The US is blaming Pakistan for its failure in Afghanistan, which is not justified at all. The US must accept its defeat and face the mess it has created in Afghanistan.
The US wants an Indian role in Afghanistan, replacing Pakistan, which is not possible. India does not have a common border with Afghanistan, has nothing in common with it, nor does it have any understanding of Afghan culture, traditions, and history. Meanwhile Pakistan has a common border, a common culture, tradition, religion, ethnicity and blood relations. Pakistan has hosted more than three million Afghan refugees since the 1980s. The US must understand ground realities and Pakistan’s importance.
The US is pressuring Pakistan to oppose the BRI, CPEC, and China itself. But any tactics played by the US will not harm Pakistan-China relations and the CPEC will keep moving forward at any cost. Both China and Pakistan are on the same page, and complete harmony exists between the two nations.
Pakistan has suffered economic losses worth $123 billion due to the “war on terror.” Pakistan has sacrificed more than 70,000 precious lives, including 5,000 servicemen, and even schoolchildren. We have officially hosted 3.5 million Afghan refugees, but unofficially, counting the unregistered, the true number may be around 5 million. We have faced drug issues, gun cultures, and a deterioration of law and order due to the “war on terror.” Pakistan was a rapidly developing country in the 1960s and 1970s, but because of the “war on terror,” we faced severe deterioration and lost our position in the international community.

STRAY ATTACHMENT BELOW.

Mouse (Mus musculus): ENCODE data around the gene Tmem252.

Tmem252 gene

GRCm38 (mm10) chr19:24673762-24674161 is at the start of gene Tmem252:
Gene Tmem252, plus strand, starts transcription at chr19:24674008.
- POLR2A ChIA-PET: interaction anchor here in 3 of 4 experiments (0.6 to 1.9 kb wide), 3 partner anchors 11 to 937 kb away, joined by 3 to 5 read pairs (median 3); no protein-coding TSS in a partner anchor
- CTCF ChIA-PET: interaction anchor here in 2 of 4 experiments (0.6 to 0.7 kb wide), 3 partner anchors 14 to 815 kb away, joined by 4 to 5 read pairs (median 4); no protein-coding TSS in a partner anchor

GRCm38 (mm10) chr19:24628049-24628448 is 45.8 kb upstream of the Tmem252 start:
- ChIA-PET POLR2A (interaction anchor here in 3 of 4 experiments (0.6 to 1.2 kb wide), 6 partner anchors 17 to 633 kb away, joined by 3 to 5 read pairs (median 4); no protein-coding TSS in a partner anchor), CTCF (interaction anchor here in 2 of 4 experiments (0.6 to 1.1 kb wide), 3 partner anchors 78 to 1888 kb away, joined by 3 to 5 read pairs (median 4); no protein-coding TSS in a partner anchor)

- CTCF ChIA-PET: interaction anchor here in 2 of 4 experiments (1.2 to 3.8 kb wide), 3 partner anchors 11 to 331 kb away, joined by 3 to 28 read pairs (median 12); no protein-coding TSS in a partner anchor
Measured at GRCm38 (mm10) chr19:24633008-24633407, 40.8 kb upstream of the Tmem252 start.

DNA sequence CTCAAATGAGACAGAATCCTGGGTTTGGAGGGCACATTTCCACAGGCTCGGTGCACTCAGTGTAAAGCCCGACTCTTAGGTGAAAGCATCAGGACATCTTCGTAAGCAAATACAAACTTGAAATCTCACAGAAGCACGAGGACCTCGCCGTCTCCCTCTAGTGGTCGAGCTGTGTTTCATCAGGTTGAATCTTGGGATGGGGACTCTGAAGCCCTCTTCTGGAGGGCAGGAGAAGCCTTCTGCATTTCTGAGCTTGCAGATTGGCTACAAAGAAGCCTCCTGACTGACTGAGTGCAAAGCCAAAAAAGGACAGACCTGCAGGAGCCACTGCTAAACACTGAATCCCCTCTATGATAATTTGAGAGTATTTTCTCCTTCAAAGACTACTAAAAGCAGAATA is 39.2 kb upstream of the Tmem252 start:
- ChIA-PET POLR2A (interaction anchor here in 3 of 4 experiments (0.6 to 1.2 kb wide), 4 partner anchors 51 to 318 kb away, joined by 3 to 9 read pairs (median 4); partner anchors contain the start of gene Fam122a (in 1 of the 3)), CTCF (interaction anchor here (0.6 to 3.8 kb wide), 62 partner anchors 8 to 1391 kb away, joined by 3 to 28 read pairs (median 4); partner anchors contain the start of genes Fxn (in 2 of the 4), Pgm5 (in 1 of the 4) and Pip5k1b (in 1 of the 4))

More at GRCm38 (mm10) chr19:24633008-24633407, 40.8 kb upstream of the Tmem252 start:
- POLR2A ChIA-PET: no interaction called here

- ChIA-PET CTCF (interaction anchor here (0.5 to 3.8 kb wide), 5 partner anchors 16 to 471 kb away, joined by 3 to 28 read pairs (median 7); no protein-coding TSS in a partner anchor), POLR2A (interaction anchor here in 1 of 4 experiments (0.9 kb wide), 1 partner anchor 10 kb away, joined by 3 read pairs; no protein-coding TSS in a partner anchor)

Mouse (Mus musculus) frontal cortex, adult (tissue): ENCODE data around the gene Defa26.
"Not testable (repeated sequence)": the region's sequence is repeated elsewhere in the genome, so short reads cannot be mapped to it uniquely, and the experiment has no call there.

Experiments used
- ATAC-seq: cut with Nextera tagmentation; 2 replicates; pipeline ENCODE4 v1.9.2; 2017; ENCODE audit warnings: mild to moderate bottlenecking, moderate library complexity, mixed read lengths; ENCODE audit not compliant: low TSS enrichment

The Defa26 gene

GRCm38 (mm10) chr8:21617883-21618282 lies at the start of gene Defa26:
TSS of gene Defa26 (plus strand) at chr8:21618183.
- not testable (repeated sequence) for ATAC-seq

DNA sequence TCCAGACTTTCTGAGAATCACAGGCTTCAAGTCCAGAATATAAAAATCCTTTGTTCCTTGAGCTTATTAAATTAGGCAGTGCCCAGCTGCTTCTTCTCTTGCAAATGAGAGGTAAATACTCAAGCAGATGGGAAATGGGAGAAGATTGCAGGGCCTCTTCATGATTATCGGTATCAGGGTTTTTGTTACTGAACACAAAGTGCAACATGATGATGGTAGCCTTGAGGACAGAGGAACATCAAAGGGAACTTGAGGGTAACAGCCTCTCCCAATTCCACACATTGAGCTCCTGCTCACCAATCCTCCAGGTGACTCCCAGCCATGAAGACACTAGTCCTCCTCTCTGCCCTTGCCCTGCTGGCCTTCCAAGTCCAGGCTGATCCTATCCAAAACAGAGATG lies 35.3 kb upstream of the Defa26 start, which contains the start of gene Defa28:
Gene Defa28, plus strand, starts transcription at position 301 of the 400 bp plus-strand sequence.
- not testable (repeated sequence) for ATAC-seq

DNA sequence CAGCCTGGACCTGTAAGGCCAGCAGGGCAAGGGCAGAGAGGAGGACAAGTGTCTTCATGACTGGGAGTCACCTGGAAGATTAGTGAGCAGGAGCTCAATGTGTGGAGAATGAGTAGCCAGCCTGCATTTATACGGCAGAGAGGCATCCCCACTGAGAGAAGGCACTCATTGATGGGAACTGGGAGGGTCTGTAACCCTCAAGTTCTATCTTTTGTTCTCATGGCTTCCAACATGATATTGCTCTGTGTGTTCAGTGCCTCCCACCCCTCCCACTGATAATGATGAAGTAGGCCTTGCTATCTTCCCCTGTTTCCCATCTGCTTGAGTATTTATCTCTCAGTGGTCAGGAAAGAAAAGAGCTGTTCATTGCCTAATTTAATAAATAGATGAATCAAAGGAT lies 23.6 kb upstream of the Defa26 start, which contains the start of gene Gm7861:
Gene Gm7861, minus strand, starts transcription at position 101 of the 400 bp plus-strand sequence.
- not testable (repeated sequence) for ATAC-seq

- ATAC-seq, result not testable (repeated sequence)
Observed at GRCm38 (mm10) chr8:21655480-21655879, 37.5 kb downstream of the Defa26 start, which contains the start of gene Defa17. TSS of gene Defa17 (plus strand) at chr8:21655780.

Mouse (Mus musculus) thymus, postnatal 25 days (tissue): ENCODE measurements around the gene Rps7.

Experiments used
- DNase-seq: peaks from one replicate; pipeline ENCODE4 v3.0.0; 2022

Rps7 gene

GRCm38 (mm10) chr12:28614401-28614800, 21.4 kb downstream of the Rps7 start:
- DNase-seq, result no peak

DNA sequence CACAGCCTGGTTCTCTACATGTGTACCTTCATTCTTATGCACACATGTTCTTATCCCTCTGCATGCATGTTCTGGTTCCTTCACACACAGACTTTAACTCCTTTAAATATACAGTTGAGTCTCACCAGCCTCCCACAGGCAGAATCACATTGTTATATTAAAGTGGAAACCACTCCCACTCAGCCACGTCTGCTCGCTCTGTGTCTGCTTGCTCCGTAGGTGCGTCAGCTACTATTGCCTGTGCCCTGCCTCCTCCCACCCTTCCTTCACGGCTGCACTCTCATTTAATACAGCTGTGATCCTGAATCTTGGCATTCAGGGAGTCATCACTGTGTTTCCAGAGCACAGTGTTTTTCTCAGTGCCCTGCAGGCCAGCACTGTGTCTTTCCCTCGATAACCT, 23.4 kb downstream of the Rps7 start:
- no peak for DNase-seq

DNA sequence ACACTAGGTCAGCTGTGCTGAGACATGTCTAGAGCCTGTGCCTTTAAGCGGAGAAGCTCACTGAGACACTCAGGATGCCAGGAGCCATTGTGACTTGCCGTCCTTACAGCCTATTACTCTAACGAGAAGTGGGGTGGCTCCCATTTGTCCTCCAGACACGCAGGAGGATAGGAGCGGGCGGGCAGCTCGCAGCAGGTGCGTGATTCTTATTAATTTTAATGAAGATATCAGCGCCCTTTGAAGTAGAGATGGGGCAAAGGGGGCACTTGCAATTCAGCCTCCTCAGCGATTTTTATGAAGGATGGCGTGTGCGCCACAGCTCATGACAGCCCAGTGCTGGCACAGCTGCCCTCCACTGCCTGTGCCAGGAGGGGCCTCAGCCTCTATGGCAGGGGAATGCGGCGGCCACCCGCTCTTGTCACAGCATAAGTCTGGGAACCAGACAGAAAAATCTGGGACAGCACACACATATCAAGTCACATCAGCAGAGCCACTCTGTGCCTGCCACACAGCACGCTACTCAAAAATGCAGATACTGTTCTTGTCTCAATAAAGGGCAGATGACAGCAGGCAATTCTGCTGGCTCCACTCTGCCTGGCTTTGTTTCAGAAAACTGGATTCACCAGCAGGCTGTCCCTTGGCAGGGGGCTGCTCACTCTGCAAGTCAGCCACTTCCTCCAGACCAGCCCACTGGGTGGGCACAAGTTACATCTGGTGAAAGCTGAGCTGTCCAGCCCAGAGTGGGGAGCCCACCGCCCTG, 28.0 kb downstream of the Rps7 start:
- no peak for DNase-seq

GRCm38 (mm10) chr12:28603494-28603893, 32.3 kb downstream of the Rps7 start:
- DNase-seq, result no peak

We hope the world recognizes our contributions and tries to compensate us. Our vital role may be acknowledged and our struggle for “Peace, Stability and Prosperity” may be supported. We want to regain our status in the international community. We deserve to maintain our sovereignty and make our own decisions in our own national interest. We want to set our own priorities and survive with complete harmony along with the rest of the world.
Pakistan’s geo-strategic importance may be acknowledged and our vital role in this region may be recognized. No other country can replace Pakistan in this part of the world.
The way forward
Pakistan is a peace-loving country and our record in the UN peacekeeping force is admirable. Our sacrifices during the “war on terror” go beyond those of any other country.
We promote peace, stability and prosperity all around the globe. Our role in this region is vital. Pakistan’s geo-strategic importance is well known to the US. Think tanks and military leaders in the US also understand Pakistan’s importance and vital role.
Pakistan wants good relations with all countries and would like to extend all possible support and cooperation for achieving the common goal of “Peace, Stability and Prosperity” throughout the world. We desire to work closely with all countries – including the US.